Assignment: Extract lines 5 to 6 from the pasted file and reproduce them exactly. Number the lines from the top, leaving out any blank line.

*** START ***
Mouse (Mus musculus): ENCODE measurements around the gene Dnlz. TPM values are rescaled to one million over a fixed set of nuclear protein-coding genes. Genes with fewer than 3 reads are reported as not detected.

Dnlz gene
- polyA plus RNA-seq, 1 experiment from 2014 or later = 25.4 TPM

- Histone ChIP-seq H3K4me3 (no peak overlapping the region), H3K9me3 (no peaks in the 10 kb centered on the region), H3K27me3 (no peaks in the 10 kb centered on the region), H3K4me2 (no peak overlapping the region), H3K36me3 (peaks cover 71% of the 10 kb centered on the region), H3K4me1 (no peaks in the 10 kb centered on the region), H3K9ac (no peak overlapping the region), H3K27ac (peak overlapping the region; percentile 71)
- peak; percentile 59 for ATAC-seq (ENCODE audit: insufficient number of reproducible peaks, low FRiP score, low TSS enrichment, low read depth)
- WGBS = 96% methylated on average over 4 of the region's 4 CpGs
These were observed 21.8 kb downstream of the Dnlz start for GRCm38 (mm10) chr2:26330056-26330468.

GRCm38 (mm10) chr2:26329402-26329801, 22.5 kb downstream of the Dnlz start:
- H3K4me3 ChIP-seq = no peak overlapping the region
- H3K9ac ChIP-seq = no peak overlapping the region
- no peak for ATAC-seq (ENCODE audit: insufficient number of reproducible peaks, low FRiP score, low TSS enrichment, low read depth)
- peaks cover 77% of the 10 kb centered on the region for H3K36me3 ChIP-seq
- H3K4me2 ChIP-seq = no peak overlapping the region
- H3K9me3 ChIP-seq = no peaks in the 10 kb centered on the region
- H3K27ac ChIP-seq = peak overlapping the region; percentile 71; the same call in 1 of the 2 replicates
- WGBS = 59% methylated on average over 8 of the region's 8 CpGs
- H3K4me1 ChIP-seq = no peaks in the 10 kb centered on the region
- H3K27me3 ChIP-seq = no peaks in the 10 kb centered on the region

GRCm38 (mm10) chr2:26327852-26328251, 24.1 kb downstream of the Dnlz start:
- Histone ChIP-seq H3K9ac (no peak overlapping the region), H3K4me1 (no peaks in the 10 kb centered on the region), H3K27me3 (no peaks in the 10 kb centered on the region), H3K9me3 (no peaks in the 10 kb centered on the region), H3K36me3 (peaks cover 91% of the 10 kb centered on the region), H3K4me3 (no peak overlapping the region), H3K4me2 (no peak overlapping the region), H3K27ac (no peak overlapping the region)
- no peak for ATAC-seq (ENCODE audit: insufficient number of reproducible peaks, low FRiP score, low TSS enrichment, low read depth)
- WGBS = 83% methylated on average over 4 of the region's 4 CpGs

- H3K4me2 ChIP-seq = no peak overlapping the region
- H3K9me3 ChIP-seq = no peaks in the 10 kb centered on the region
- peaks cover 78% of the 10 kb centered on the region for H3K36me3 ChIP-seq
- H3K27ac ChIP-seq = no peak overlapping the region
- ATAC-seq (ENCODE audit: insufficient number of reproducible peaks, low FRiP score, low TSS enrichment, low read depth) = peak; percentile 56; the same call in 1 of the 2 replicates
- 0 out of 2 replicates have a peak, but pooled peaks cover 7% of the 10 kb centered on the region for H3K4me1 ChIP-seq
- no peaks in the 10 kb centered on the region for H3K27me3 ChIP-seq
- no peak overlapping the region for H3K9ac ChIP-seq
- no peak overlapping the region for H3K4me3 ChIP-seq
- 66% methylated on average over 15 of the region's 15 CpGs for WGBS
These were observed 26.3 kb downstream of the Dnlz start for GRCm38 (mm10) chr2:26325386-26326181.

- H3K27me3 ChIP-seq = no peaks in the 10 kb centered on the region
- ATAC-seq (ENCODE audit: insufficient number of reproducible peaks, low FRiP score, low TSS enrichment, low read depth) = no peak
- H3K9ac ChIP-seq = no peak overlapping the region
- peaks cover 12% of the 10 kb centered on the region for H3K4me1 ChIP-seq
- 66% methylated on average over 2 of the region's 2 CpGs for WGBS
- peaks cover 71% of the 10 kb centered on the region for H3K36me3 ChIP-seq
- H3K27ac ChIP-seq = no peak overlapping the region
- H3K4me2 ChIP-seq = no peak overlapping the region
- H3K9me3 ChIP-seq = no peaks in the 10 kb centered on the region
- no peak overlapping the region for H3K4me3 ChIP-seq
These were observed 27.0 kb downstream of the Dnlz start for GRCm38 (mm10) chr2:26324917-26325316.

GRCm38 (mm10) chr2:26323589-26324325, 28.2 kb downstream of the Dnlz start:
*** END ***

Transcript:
- peak; percentile 59 for ATAC-seq (ENCODE audit: insufficient number of reproducible peaks, low FRiP score, low TSS enrichment, low read depth)
- WGBS = 96% methylated on average over 4 of the region's 4 CpGs